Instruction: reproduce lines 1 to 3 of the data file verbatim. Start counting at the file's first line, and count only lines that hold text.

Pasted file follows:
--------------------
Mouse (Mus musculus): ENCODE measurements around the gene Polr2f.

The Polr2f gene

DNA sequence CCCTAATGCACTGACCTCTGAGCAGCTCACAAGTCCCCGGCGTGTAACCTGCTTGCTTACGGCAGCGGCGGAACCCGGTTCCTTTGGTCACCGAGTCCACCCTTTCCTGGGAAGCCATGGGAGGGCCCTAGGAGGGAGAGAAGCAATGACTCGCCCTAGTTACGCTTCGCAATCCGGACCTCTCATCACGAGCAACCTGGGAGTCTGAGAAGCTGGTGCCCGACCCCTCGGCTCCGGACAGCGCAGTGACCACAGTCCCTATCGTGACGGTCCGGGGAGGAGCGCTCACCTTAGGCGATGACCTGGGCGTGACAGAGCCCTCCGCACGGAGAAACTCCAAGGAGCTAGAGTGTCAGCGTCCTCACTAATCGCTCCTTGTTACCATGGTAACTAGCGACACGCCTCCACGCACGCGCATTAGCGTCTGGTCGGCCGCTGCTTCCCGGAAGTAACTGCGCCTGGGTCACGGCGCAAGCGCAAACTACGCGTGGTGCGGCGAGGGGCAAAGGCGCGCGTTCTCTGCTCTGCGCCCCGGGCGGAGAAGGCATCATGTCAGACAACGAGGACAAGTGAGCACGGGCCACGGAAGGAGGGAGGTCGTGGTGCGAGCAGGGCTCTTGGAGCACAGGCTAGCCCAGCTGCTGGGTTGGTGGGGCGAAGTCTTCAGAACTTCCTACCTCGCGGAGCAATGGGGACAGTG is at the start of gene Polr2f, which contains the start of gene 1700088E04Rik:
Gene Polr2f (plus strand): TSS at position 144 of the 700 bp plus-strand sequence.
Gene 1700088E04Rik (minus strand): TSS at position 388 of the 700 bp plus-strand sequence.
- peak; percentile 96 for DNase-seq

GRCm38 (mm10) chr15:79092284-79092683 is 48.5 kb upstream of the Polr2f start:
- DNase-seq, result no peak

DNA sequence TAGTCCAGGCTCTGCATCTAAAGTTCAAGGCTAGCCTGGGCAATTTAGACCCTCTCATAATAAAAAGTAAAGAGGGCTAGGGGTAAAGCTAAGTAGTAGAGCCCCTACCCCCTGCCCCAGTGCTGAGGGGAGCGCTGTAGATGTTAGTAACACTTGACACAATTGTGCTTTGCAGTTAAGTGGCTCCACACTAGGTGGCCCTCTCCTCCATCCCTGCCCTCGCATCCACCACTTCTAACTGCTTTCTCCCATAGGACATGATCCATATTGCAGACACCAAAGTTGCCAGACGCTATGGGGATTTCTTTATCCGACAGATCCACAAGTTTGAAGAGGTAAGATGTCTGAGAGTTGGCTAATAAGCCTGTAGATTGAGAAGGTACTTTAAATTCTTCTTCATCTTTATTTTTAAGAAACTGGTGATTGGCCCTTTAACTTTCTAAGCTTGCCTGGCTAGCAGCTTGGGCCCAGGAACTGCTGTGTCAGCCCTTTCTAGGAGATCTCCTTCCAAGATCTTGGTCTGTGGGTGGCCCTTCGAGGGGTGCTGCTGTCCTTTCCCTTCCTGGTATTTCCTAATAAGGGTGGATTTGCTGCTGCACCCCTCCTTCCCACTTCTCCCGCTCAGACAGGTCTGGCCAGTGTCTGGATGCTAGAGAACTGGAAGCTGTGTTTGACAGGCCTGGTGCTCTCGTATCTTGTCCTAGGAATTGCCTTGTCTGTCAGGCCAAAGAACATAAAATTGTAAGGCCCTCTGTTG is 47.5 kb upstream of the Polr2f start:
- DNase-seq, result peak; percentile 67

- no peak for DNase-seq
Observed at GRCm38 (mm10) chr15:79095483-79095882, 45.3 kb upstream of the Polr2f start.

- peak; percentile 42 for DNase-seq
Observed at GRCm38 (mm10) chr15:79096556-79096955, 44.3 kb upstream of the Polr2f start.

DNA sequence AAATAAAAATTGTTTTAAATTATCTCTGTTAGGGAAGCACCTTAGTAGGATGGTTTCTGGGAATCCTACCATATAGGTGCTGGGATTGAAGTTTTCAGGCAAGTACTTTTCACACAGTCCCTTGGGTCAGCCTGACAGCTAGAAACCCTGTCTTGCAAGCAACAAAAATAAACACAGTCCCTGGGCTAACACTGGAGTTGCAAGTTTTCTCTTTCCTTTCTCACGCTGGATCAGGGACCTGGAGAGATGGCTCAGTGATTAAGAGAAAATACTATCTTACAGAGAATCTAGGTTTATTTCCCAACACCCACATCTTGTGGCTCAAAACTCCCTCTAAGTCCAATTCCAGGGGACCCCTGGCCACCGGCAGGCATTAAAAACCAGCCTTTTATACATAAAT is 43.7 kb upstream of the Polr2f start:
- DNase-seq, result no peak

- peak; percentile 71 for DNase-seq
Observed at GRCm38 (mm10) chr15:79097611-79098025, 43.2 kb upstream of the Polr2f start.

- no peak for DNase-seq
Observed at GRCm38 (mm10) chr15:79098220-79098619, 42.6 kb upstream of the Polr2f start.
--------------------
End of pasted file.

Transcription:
Mouse (Mus musculus): ENCODE measurements around the gene Polr2f.

The Polr2f gene

DNA sequence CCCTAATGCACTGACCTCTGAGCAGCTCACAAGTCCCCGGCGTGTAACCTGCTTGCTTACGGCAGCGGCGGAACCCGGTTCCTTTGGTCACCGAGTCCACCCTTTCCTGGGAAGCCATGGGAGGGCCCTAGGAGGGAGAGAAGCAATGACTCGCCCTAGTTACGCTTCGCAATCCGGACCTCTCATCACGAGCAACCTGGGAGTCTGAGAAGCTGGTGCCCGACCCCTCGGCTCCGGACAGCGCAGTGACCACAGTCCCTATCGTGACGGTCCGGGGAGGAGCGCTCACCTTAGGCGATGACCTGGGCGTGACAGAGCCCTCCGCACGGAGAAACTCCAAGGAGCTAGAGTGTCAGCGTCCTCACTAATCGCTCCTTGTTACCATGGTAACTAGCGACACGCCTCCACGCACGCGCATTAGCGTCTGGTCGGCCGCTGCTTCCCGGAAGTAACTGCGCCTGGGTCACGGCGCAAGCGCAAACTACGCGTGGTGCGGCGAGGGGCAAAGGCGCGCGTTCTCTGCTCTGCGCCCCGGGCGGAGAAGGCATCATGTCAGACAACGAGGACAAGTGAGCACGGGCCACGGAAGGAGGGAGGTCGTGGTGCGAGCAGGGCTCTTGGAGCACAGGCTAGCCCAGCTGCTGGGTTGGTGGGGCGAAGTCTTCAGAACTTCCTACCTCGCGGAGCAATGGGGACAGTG is at the start of gene Polr2f, which contains the start of gene 1700088E04Rik: